This made it evident that nothing but an operation would give relief, and an appointment was made with my confrère, Dr. Featherston haugh, for the following day.
As the operation, in pulsating empyema, does not in any way differ from that of the ordinary form (Benlau's method), the only detail worth mentioning is that the incision, instead of bearing on the classical point, in front of the anterior edge of the latissimus dorsi, in the fifth or sixth space (Moutard Martin) in the sixth or seventh (according to other authorities), was made in the very center of the fluctuating pocket, thus penetrating the pleura between the eighth and ninth ribs (lowest admissible point, says F. C. Shattuck, in Reference Handbook of the Medical Sciences).
The progress of the case after the operation was rather simple; some little shock, but from the very first days the suppuration of the pleura had considerably lessened, the patient was recovering strength, appetite, etc., etc.
Just a month after the operation, the pleural cavity, washed only once in two or three days with an alternate solution of boric acid and potassium permanganate, had contracted so that it admitted but one fourth of the liquid first used. The side was slightly depressed and flattened; the incessant cough had disappeared; the heart had moved half the way towards its normal position; the respiration was weak, unsatisfactory, obscured by cracklings and tubular râles, yet it was not wanting. To all appearances, the tendency of the case was towards recovery.
In fact, in the course of the next two months, the patient became practically well; although,
properly speaking, there was left a sinus, which took a year to close finally.
To obviate the fattening of the thorax, the little patient was subjected in every possible way to a sort of training; respiratory gymnastics, by exercises of deep-forced breathing; muscular gymnastics, by motions of the arms, etc., etc.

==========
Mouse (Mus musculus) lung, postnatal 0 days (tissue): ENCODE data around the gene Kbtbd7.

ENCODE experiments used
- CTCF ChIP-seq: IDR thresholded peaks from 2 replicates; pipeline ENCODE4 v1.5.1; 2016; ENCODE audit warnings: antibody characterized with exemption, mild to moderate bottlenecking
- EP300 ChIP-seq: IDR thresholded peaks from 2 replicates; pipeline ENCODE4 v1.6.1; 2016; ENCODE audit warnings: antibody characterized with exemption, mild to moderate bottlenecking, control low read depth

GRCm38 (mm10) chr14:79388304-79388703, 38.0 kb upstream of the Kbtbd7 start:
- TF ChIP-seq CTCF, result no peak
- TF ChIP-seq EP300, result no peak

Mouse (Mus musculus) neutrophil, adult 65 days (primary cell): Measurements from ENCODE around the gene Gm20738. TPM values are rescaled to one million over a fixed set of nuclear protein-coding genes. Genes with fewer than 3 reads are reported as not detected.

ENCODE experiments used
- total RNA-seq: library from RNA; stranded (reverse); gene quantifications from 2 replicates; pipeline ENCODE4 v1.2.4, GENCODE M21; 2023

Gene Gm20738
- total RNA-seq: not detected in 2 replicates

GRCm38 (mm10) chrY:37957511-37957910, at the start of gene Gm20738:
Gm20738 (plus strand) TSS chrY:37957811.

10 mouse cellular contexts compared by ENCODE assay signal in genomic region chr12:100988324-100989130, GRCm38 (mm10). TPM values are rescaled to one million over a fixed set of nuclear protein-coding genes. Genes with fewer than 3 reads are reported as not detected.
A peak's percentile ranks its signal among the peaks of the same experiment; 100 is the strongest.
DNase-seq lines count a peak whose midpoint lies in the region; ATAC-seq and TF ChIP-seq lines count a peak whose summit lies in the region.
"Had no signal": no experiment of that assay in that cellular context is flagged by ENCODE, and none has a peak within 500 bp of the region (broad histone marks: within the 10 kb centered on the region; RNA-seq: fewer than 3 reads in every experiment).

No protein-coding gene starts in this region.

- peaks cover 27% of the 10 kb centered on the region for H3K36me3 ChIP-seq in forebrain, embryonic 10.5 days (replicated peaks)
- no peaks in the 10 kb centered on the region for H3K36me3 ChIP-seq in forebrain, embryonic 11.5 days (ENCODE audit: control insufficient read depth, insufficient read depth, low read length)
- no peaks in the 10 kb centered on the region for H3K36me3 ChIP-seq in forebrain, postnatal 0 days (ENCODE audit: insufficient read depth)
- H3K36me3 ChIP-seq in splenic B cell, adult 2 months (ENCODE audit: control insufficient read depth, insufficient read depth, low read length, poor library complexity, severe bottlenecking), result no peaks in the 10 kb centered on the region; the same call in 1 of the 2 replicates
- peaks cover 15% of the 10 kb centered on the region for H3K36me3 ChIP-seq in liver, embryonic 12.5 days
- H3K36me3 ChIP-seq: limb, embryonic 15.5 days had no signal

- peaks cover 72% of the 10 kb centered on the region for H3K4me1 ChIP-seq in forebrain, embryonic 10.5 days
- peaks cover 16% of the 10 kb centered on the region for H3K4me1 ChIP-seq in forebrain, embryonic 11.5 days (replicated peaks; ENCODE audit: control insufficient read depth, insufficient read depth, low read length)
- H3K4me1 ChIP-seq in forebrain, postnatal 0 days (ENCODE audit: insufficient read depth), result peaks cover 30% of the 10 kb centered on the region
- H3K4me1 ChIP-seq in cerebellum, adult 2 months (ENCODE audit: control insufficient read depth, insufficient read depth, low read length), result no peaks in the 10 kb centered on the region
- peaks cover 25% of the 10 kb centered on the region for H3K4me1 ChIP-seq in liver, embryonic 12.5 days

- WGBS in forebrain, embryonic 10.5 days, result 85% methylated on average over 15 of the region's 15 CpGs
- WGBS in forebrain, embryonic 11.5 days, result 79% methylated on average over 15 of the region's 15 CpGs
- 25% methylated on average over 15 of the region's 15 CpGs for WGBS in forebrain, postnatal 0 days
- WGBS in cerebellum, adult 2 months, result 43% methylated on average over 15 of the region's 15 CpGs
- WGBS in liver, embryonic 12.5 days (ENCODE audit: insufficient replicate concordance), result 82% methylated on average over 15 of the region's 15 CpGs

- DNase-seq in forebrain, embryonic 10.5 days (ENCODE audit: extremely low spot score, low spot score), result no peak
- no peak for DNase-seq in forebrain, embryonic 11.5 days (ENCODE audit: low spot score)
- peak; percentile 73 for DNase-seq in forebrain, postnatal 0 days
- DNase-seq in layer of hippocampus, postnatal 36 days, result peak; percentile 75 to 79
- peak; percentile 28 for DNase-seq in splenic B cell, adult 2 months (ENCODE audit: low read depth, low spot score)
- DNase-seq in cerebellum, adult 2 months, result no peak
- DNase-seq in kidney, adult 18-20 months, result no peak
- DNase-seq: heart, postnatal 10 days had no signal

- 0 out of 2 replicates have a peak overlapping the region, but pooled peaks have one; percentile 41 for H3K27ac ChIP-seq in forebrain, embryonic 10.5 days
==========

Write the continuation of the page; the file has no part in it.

It was, however, our impression that, in time, the thorax would inevitably become deformed, inasmuch as in none of such cases can the lung be expected to regain its integrity; Comby having particularly insisted on this point, that "the pulsations synchronous with the heart beats are met with only in old purulent pleuritis, where the lung has become definitely contracted and strongly adherent to the pericardium” (France Médicale).
But the case did not realize this expectation. Frequently seen later on, and again quite recently (Febr., 1899), its condition and appearance may be summed up as follows:
The boy, now nearly 12 years old, has grown up rapidly; he is tall for his age, but slim and slender; though not strong. has never since coughed nor been sick. On being divested, his chest shows symmetry and dilates equally well on both sides, both as to inspection and palpation. A careful auscultation reveals no abnormal sign and no difference in the respiratory murmur of the left side as compared with the right, either as to force, quality or extent; everywhere is found good vesicular breathing. This condition is further corroborated by percussion and mensuration.
Thus, that lung has not been sclerosed.
Thus, again, sclerosis is not an essential condition of pulsating pleuritis, or of all large pleural purulent collections.
Again, it does not appear essential that the disease be chronic for this phenomenon of pulsation to occur.
Watkins has quoted a case where every indication was in favor of an acute course.
In our case, the indications seem to demonstrate that it was not chronic. The child begins to cough towards the end of his scarlet fever and continues coughing until he comes under treatment, that is, four months later.. But the fact that quite rapidly after the operation, the lung regains its elasticity and that its functions are restored ad integrum